Manning Orchestrates the New Concert

Peter Manning

Peter Manning is just shy of six months on his new job: president and chief executive of Concert, the joint venture of British Telecommunications PLC and MCI Communications Corp. The telcos signed a merger agreement in November, which should be finalized in the next few months.

But Concert has several competitors for the $670 billion global telecom market: most notably international powerhouses Global One and Unisource. Manning's mantras to beat them include a focus on Internet, a new Asian alliance and ensuring what he calls "customer delight."

A Brit who previously headed operations for British Telecommunications throughout Europe, Manning is still in the process of moving his family from London to Northern Virginia, or, as he calls it, "Telecom Valley." He spoke to WT staff writer Shannon Henry at his Reston, Va., office.

WT: How will the BT/MCI merger affect government customers?

MANNING: When the original Concert joint venture was formed [in 1994] it offered global products, but provided them through two channels, London-based BT and MCI in Washington. And they would in turn provide them to the end customer through distributors such as [Swedish telco] Telenordia. We were actually two steps removed from our own customer base. That's been a frustration for the business.

One of the major benefits for [the merged company] Concert PLC is that those barriers ... are being removed. Now we're able to go direct to our end distributor, and as a result, become a lot closer to our customer.

WT: What else will change?

MANNING: We will have a revised service model through the merged parent. We can upgrade our quality of service.

Secondly, there's a new method of selling. We really can provide global account management as opposed to somewhat of an artificial barrier. That's vital.

And [thirdly,] there's not one type of global customer. We must be able to structure ourselves to interface with the customer on how he is doing his business today, but also in a way that will allow him to make a transition into a more efficient business structure in the future.

WT: Can a telecom company compete right now without being global?

MANNING: There will be supercarriers. It's more of a question of whether there will be two or three rather than if it's going to happen.

It's estimated that 90 percent of the $670 billion global market is controlled by monopolies. By 2001 we expect that marketplace to have grown to $1 trillion. We also expect greater than 90 percent will be liberalized or open to competition.

So you must be able to effectively address that market. Of that trillion dollars, we're expecting 20 percent to be spent by the top 5,000 multinational customers.

You'll see the global companies emerging through equity alliances and you'll see the domestic [telecom companies] either failing or joining one of the big entities or becoming a niche player in more specific markets.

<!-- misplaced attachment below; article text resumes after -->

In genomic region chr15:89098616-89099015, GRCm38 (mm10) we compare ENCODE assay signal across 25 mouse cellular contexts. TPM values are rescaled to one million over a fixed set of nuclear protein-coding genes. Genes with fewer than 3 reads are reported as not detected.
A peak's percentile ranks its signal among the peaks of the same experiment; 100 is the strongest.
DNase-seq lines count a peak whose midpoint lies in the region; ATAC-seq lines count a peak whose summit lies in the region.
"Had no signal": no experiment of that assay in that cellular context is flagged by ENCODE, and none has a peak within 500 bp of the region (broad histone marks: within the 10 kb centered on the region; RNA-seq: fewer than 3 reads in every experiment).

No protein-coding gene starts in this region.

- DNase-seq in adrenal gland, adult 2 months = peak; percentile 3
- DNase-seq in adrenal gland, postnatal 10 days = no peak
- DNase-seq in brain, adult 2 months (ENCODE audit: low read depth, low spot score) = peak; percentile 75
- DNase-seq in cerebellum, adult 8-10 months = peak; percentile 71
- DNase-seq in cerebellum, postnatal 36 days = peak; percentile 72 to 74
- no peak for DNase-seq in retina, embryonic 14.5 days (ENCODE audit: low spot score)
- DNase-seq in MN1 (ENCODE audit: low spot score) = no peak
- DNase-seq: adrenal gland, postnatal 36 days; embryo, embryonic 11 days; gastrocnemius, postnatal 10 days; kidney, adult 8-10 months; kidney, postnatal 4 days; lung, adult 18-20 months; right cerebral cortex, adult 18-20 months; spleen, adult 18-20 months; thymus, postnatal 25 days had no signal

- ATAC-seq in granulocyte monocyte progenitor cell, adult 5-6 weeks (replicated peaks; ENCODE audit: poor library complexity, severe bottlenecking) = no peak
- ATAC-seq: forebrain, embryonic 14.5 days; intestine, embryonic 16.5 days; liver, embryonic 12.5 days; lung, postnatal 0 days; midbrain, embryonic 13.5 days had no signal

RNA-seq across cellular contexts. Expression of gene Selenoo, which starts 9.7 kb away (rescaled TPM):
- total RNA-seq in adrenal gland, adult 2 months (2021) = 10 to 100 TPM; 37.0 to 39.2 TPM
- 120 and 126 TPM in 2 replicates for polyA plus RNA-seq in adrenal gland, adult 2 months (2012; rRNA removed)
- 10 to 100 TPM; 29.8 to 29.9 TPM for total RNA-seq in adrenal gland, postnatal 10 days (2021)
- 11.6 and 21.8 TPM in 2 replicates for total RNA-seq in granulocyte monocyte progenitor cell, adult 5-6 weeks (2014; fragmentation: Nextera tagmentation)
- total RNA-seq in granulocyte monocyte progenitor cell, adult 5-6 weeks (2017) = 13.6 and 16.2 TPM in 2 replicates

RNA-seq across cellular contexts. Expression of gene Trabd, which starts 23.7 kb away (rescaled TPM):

WT: What are your plans to enter the Asian market? Are you looking for a partner there?

MANNING: Asia is probably the most complex story; it's a huge opportunity for us. We are looking at China and Hong Kong together, but obviously our focus is Japan.

There's no secret about the attractiveness of NTT [Nippon Telegraph and Telephone in Japan] to every potential suitor. We've done a lot of business with NTT and have NTT as our initial distributor of Concert Internet Plus. We've made a number of initiatives with them. But to counter that, [recently] the president of NTT announced his intention of going it alone in the global arena.

But the way you do business over there is essentially doing one thing at a time. It's not a big-bang approach. It's very different from what we're used to.

It's a frustration to us ... but we do need an Asian partner. Obviously every month is very important. But you've got to be realistic.

WT: What are your financial goals for the company?

MANNING: I'm delighted to say that this
organization will achieve positive trad-
ing performance this year, which means we will begin paying back our shareholders in 1997.

WT: What's Concert's Internet strategy?

MANNING: The Internet growth is a phenomenon that no one has seen before. There's one market for the home user, but there also is a need for the ubiquity of the Internet for a transport mechanism for multinational companies.

For [a business] to move into a next generation in service, it needs predictability and speed as well as security. We will be launching our Concert Internet Plus service primarily focused on multinational customers very much looking to provide those value-added features. That will be available in July.

We're also looking at how to allow greater mobility and access on the Internet, for example if you use it at home and work and then you toodle off to Japan. You need access to it. You've become very dependent on it.

We can provide Internet roaming so you get the same service no matter where you are.

WT: Assuming all goes well with the merger, what should we expect to see from Concert in the next few months?

MANNING: You're going to see a whole roll-out of broader voice products. You'll see a huge amount of focus on mobility. Remote LAN access and also cellular access to our voice networks. Using the new merged Concert PLC environment to set new standards in customer delight, we will deliver consistent service in a seamless manner and have a global account management strategy.

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